2. How much compression do you need to manage or reduce risk of lymphedema? This information is determined by the prescribing party for your compression garment. Whether it is your doctor, physical therapist or lymphedema therapist, they will assess your arm and determine whether a Class 1 (20-30mmHg) or Class 2 (30-40mmHg) level of compression is needed to manage your swelling or risk of swelling. As a rule of thumb Class 1 is the lower compression, and Class 2 is the higher, typically Class 1 is for preventative use and for mild lymphedema, and Class 2 is for more advanced lymphedema.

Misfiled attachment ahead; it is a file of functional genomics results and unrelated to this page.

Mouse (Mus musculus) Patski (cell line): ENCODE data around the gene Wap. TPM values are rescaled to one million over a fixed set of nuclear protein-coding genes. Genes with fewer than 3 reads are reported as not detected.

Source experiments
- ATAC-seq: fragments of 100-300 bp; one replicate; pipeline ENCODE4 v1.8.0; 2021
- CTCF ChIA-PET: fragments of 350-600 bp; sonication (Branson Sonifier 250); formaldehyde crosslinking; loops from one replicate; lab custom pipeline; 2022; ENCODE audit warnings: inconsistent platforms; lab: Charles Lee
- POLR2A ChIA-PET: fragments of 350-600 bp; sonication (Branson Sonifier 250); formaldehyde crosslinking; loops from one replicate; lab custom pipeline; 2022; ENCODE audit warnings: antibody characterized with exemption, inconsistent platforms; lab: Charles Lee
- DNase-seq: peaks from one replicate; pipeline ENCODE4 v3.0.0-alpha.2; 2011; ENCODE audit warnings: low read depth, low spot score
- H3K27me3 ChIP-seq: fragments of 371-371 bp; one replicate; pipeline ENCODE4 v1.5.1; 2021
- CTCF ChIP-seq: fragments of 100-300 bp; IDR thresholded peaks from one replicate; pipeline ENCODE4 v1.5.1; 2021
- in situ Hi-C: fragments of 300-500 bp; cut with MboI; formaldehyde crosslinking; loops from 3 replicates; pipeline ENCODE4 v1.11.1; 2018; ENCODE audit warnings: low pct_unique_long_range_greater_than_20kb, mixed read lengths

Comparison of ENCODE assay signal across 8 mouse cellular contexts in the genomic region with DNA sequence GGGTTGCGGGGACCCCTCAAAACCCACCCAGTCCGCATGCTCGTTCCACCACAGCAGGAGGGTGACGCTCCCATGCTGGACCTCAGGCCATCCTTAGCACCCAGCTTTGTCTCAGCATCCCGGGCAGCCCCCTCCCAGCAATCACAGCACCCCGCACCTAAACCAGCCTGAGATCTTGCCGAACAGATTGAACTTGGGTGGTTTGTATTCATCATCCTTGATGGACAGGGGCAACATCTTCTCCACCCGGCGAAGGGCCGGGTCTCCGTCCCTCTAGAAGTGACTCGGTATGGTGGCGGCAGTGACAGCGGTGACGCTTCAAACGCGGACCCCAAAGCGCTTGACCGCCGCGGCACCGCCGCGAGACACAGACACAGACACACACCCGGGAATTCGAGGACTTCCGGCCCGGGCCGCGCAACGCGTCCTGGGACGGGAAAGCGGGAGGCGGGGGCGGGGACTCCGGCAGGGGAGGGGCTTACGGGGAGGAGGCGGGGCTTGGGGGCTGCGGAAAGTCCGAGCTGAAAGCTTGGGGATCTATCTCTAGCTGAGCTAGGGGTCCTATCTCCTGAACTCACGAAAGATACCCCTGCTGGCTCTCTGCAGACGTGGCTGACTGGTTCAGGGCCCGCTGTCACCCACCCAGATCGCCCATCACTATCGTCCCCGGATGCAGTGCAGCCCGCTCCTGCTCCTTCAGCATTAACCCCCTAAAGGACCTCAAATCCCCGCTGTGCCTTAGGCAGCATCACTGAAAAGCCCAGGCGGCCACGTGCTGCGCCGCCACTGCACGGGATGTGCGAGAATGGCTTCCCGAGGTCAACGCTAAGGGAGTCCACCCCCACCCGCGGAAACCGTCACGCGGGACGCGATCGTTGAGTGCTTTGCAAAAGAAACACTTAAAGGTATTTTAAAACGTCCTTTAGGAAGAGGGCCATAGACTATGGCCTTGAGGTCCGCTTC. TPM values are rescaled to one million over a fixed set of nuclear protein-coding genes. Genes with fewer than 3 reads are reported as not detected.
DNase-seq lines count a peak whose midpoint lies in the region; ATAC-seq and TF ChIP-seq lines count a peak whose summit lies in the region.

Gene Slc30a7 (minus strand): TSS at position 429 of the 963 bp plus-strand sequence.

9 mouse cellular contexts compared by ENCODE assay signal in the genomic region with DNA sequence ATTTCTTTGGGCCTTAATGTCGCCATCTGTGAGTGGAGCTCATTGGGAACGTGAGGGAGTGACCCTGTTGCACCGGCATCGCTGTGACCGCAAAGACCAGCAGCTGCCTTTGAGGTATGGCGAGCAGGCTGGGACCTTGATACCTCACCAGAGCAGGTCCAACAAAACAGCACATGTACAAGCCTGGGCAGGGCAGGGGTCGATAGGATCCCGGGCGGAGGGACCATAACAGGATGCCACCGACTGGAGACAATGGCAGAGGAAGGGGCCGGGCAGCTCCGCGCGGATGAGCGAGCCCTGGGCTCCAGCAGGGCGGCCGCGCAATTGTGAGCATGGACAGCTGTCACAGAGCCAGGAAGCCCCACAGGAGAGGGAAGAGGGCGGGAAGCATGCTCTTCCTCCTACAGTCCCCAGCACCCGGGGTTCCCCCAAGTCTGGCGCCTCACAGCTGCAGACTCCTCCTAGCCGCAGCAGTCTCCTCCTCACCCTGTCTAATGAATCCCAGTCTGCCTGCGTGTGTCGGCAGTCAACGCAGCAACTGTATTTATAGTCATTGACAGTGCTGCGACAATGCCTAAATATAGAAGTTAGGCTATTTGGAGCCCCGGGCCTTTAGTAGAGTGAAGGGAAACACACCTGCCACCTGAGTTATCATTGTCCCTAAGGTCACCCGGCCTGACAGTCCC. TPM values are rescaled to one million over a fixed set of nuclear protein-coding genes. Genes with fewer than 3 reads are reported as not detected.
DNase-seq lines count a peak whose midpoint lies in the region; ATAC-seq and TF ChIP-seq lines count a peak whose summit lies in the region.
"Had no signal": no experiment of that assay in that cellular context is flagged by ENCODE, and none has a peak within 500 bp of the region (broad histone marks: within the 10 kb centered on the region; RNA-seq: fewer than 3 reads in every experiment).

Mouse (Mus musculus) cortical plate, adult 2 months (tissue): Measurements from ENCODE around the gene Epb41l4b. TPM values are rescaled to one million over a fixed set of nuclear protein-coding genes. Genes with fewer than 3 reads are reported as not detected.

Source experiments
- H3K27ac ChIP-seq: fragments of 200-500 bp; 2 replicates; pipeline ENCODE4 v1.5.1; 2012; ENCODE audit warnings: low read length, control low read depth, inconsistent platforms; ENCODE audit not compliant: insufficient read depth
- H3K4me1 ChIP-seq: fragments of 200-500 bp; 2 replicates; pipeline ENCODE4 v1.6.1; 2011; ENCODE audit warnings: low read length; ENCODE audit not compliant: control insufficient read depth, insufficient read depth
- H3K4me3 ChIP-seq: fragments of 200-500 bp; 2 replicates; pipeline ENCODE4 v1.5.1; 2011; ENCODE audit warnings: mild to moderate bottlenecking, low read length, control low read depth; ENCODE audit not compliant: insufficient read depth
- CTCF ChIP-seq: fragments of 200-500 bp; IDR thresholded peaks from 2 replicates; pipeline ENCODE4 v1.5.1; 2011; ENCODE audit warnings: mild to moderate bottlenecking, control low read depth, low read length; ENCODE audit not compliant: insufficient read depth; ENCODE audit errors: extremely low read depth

3. Is there a fitting professional that can fit you for a compression garment? If you’re working with a lymphedema or physical therapist they should be able to take the necessary measurements and recommend a garment size and compression class. If you’d like to find a certified lymphedema therapist near you, please visit the LANA therapist locator. If working with a therapist is not an option, there is still an opportunity to work with a certified fitter, use our store locator to find a store location near you and give them a call to see if they have a fitter on staff that may be able to assist. A therapist or fitter will provide you with the assurance that the garment you’re getting is the correct fit, once you get your garment in, they will ask you to don the garment and look to make sure that the fabric is being distributed correctly and that there isn’t any issue. If working with a fitter isn’t an option, you can use the information below to find your size in LympheDIVAs garments.